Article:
Employees at Marquette Electronics Inc. aren't the gold diggers that they might appear to be. It's not that they don't enjoy the cushy atmosphere in which they work. But it wasn't their idea to build a weight room, a restaurant selling beer and wine, or a company theater.

In fact, Marquette's employees take a pretty flinty-eyed view of it when president Mike Cudahy indulges his sugardaddy tendencies. That's because it's not just his money he's spending. Some of it -- in the form of company contributions to an employee stock ownership trust (ESOT) -- is theirs. Since the plan was begun about 12 years ago, contributions to the ESOT have ranged from 5% of pretax profits in the early years of the plan (the minimum allowed under the ESOT plan) to about 20% (or $2.1 million) in 1985. Individual contributions to the ESOT vary widely, according to salary. The money is paid out as cash each quarter or invested in mutual funds for the future.

It is no surprise, then, that the employees ask questions -- lots of questions -- every time the quarterly numbers come out. Nor are they shy about challenging expenditures.When they noticed that Cudahy had ordered the pouring of sidewalks and a patio outside the manufacturing facility, there were plenty of skeptical employees complaining about the high cost of concrete. Not everyone is thrilled with a day-care center that is subsidized by the company but benefits only a fraction of the work force. Cracks about the company's idyllic research center have a jagged edge to them. And last spring, when Cudahy was considering building a million-dollar health center -- with gym, swimming pool, racquetball and tennis courts, an exercise room, and domed courtyard -- there was so much advance grumbling that Cudahy felt obligated to hand out ballots with the blueprints. Did his employees want to see 10% to 15% of the company's annual ESOT contribution for the foreseeable future go toward such a "magnificient facility?" By a vote of three-to-one, they did not.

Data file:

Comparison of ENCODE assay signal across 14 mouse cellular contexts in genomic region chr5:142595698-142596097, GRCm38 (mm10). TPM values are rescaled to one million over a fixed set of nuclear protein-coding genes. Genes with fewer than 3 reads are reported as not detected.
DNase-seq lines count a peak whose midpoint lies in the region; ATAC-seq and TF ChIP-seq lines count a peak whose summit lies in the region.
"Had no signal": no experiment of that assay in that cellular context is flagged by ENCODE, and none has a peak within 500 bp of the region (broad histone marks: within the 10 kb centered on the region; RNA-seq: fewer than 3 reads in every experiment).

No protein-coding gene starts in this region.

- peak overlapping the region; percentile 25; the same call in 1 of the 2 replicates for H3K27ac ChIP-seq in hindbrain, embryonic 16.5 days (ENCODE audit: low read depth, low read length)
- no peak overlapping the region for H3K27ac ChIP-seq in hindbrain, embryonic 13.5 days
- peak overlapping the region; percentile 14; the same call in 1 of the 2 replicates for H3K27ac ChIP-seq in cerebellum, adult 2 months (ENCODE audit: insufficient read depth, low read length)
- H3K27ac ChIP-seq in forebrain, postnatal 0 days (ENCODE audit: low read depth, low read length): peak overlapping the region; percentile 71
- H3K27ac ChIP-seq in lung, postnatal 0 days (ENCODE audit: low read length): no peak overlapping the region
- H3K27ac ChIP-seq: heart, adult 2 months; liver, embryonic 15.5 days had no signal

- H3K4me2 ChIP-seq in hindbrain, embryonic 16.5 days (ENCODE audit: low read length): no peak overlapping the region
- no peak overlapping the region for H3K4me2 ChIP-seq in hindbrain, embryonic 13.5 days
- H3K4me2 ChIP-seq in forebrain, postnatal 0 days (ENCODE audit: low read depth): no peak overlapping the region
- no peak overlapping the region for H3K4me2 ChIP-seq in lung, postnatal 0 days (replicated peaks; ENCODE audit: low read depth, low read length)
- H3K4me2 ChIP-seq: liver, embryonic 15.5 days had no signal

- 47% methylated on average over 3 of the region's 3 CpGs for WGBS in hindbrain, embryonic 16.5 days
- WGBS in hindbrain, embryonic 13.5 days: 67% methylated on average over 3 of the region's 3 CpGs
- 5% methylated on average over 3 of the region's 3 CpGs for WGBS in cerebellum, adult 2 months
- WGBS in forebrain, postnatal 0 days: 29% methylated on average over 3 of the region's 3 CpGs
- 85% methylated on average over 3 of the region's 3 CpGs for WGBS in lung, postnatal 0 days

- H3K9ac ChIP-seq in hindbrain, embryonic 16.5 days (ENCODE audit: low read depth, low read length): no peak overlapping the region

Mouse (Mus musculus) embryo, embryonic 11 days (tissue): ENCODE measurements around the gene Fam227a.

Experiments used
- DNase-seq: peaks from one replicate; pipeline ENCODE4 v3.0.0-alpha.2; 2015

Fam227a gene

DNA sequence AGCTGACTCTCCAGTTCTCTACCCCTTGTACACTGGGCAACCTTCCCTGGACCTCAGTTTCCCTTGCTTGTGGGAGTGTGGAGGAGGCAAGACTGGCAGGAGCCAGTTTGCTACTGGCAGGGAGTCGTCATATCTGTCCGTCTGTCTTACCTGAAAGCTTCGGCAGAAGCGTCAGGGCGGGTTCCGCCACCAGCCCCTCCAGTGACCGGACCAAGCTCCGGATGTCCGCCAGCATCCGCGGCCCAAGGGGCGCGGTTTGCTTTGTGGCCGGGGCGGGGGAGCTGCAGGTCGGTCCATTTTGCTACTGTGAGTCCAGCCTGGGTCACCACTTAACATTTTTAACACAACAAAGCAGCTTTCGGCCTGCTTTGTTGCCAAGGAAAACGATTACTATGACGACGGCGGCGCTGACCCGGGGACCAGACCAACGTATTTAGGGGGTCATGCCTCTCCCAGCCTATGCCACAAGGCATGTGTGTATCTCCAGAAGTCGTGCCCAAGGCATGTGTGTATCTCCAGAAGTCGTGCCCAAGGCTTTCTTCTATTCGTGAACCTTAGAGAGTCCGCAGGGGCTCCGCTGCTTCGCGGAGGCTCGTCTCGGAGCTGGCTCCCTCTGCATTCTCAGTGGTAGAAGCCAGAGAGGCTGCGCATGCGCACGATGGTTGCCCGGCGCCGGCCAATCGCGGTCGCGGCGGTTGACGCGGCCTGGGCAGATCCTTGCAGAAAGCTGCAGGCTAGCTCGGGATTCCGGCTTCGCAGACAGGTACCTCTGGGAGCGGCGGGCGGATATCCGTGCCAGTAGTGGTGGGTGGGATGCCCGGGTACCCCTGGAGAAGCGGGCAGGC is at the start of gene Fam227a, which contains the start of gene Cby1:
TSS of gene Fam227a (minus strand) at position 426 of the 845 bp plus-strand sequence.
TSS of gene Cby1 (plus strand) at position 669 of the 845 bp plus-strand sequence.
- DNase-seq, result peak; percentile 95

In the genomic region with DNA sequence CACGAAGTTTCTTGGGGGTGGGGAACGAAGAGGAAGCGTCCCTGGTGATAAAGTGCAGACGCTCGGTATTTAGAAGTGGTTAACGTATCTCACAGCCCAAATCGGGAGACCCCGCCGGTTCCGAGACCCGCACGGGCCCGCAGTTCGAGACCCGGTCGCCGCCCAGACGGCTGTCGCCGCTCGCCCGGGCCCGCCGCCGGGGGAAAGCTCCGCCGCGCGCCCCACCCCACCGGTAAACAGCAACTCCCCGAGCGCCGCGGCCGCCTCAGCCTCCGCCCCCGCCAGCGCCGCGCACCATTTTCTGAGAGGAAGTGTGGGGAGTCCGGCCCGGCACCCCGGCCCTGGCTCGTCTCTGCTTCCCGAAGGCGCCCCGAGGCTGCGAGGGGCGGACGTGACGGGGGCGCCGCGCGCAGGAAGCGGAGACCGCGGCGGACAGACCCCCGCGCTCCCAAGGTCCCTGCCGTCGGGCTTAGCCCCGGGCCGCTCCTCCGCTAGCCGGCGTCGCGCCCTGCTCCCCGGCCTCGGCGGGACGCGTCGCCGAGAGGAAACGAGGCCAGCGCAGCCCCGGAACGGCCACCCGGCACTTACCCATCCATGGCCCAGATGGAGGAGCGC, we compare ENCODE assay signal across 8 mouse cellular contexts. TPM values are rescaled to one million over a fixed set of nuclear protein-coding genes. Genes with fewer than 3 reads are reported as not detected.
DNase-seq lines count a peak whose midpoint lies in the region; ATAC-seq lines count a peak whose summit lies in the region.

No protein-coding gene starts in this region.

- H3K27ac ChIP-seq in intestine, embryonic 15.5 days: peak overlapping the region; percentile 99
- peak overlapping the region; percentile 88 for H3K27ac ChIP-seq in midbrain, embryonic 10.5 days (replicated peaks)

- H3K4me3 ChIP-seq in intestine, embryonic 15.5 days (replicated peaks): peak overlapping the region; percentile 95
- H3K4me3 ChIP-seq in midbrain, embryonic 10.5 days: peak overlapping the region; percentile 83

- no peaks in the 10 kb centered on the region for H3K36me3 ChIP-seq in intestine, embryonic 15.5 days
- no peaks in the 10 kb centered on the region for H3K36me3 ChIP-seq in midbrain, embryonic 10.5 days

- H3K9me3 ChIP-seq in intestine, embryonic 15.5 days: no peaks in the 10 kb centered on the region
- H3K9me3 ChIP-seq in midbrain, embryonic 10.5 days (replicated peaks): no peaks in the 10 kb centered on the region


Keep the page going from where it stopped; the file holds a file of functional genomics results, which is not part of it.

Corey Rosen, executive director of the National Center for Employee Ownership, in Arlington, Va., says that kind of penny pinching is not unusual. In fact, in a four-your study recently completed by the organization, 84% of the employee-owners queried said that owning stock had made them "more interested in [their] company's success." Rosen says employee-owners are "like any other investor, concerned about how their investment is doing. They pay at least as much attention as the founders do."